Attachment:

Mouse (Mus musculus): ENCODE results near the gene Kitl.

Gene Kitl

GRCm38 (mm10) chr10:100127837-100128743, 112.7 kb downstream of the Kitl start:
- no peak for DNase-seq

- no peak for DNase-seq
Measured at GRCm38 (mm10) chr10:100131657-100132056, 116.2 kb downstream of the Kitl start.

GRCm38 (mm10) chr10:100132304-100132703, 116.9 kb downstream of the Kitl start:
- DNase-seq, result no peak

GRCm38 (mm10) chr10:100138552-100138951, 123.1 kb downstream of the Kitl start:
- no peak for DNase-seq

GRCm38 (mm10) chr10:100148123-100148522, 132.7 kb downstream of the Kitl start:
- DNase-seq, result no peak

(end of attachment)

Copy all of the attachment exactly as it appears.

Mouse (Mus musculus): ENCODE results near the gene Kitl.

Gene Kitl

GRCm38 (mm10) chr10:100127837-100128743, 112.7 kb downstream of the Kitl start:
- no peak for DNase-seq

- no peak for DNase-seq
Measured at GRCm38 (mm10) chr10:100131657-100132056, 116.2 kb downstream of the Kitl start.

GRCm38 (mm10) chr10:100132304-100132703, 116.9 kb downstream of the Kitl start:
- DNase-seq, result no peak

GRCm38 (mm10) chr10:100138552-100138951, 123.1 kb downstream of the Kitl start:
- no peak for DNase-seq

GRCm38 (mm10) chr10:100148123-100148522, 132.7 kb downstream of the Kitl start:
- DNase-seq, result no peak